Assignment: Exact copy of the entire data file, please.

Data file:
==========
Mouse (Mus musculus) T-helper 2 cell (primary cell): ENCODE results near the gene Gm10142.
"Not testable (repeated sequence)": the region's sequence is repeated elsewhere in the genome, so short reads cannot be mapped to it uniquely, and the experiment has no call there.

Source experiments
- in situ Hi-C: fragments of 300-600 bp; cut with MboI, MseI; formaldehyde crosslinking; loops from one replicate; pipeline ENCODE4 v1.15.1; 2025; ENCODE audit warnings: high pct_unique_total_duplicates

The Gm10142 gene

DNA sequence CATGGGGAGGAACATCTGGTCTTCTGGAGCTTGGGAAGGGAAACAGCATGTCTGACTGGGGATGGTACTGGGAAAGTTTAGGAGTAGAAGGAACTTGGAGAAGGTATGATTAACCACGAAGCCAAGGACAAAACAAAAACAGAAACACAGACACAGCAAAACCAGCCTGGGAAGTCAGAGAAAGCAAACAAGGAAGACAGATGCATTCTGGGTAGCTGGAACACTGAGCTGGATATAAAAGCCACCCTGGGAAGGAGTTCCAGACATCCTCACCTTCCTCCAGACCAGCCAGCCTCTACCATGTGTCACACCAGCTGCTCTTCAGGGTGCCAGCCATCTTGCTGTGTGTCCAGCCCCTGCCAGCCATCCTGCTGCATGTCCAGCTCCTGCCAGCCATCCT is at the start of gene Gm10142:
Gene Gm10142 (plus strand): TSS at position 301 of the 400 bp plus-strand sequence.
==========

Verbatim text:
Mouse (Mus musculus) T-helper 2 cell (primary cell): ENCODE results near the gene Gm10142.
"Not testable (repeated sequence)": the region's sequence is repeated elsewhere in the genome, so short reads cannot be mapped to it uniquely, and the experiment has no call there.

Source experiments
- in situ Hi-C: fragments of 300-600 bp; cut with MboI, MseI; formaldehyde crosslinking; loops from one replicate; pipeline ENCODE4 v1.15.1; 2025; ENCODE audit warnings: high pct_unique_total_duplicates

The Gm10142 gene

DNA sequence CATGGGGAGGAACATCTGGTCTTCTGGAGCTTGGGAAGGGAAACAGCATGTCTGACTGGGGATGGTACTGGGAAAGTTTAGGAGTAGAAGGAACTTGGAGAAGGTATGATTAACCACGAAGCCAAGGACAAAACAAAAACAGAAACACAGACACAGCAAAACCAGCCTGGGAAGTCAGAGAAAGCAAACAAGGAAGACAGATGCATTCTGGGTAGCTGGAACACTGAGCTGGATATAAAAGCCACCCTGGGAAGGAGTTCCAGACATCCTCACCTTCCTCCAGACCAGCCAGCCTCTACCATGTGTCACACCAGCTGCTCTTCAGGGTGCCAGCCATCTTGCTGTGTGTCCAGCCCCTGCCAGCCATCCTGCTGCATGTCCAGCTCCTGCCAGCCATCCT is at the start of gene Gm10142:
Gene Gm10142 (plus strand): TSS at position 301 of the 400 bp plus-strand sequence.